In years past the practice in the US was to require a health certificate to work in the food industry. While on the surface this sounds like something to consider, the use of medical evaluation of food workers was often done without specific tests, medical personnel relying on medical history and a physical exam. Without specific tests carriers of infection are difficult to detect, and such exams alone cannot predict future health status. In many parts of the world, this practice is still evoked while it is no longer considered to be necessary in the US.
Since a medical screen is relied upon by some as a preventive measure, our scientific methods of developing food safety systems makes us have to evaluate the validity of this process. We must determine the reliability of results for preventing foodborne illness alone. In a food safety system, other communicable disease such as sexually transmitted disease, or strictly respiratory diseases like TB or influenza do not enter into the hazard analysis..
A medical screening process proven effective through a validated method would be in conformance with ISO22000:2005 or HACCP methods; requirements based on them would then be food safety preventive measures.
To be in conformance, tests must be specific for etiological agents of disease, be predictive of communicable disease status at time of employment and be relative to future health status. Reliable tests provide the validity for a medical exam at time of employment. Tests for Salmonella typhi, Giardia, other protozoan and higher parasites, skin and upper respiratory infections (staph and strep) and other chronic or semi chronic disease (hepatitis A-D, mononucleosis) transmissible through food might be considered. In addition, triage of employees might be beneficial in a “hazard analysis” context as one might try to discriminate and sort between:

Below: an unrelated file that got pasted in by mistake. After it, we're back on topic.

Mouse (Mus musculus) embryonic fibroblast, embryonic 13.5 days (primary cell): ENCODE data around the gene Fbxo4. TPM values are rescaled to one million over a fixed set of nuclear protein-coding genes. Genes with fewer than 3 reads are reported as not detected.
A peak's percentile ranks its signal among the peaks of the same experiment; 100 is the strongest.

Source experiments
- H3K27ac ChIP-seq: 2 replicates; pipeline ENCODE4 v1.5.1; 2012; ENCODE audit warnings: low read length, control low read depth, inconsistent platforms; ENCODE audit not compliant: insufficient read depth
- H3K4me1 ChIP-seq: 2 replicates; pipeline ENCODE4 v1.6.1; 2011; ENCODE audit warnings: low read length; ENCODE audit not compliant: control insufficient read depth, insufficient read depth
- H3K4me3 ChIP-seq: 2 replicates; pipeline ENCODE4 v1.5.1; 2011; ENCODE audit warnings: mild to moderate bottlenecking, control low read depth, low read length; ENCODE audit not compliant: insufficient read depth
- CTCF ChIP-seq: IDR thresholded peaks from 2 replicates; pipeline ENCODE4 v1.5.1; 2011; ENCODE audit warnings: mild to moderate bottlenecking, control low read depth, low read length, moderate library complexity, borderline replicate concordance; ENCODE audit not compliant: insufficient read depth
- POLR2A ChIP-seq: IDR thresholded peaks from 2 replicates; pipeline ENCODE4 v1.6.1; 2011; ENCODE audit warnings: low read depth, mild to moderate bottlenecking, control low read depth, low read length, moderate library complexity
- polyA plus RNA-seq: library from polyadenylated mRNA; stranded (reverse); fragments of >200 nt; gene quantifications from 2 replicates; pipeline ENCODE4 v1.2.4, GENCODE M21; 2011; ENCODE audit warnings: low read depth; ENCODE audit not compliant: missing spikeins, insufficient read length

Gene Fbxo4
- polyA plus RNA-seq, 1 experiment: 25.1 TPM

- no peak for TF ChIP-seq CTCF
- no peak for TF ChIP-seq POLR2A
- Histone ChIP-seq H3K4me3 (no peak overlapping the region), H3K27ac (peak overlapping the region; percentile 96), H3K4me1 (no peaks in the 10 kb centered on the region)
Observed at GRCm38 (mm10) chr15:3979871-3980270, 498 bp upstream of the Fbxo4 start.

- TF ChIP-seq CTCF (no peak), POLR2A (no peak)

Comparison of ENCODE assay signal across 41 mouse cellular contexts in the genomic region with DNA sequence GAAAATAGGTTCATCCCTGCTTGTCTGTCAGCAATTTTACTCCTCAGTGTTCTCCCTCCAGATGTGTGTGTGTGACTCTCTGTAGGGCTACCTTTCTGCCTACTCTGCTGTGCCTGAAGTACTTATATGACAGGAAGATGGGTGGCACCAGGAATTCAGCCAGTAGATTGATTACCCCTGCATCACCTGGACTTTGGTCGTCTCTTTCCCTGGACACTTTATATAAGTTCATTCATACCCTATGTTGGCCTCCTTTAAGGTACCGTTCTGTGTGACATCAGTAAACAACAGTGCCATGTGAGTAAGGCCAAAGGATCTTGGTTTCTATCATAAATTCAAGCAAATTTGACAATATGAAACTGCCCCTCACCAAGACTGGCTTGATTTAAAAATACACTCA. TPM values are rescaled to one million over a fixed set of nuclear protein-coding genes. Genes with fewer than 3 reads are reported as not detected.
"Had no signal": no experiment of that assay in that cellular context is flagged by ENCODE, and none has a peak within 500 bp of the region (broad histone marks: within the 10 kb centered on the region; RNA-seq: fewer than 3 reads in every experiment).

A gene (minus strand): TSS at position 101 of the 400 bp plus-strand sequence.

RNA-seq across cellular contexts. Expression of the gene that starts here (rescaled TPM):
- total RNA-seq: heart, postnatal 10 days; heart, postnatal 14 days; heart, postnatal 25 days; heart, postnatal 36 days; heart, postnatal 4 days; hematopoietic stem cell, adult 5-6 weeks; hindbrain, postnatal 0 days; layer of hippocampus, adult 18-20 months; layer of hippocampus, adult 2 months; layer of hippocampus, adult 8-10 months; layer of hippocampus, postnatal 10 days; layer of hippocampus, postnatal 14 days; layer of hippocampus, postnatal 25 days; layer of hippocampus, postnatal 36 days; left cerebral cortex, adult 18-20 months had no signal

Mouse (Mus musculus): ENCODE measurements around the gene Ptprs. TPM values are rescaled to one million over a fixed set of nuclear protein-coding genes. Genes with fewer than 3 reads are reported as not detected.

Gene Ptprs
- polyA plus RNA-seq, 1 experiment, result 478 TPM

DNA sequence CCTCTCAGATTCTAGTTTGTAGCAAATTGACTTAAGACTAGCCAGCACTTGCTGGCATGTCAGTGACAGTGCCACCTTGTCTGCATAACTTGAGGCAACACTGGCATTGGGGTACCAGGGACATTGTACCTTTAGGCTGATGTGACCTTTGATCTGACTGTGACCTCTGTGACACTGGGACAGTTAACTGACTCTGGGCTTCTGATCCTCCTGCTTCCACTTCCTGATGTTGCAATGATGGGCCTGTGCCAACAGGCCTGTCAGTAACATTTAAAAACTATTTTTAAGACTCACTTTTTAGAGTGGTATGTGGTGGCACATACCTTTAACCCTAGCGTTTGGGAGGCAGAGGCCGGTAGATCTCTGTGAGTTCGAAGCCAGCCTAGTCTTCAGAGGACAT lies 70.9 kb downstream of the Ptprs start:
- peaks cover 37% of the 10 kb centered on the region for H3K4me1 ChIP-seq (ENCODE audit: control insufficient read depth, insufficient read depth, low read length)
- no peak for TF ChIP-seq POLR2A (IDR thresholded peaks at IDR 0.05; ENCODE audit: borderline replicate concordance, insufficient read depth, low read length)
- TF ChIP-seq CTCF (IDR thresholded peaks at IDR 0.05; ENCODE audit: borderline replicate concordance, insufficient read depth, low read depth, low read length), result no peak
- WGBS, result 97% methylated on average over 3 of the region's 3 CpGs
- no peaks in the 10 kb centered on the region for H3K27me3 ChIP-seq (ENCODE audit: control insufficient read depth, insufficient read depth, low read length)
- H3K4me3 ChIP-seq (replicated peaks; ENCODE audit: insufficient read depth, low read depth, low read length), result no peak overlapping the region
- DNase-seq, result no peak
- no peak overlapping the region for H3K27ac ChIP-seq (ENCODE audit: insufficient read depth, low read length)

- 1) Those who are not infected and not likely to be infected in the future
- 2) Those who are likely to be infected in the future
- 3) Those who are likely to be infectious now
- 4) Those for whom immediate care might make a positive difference in outcome
The food safety and public health benefits of any medical-screening model needs to be tested before including it in a food safety management system.
In the past, the medical screening of food workers has proven not to be predictive of future infectious status and both the public health and medical communities question its value in public health protection.
While each country and region has its own relatively unique disease transmission issues, prevention of disease in the first place is always better than testing for it afterwards.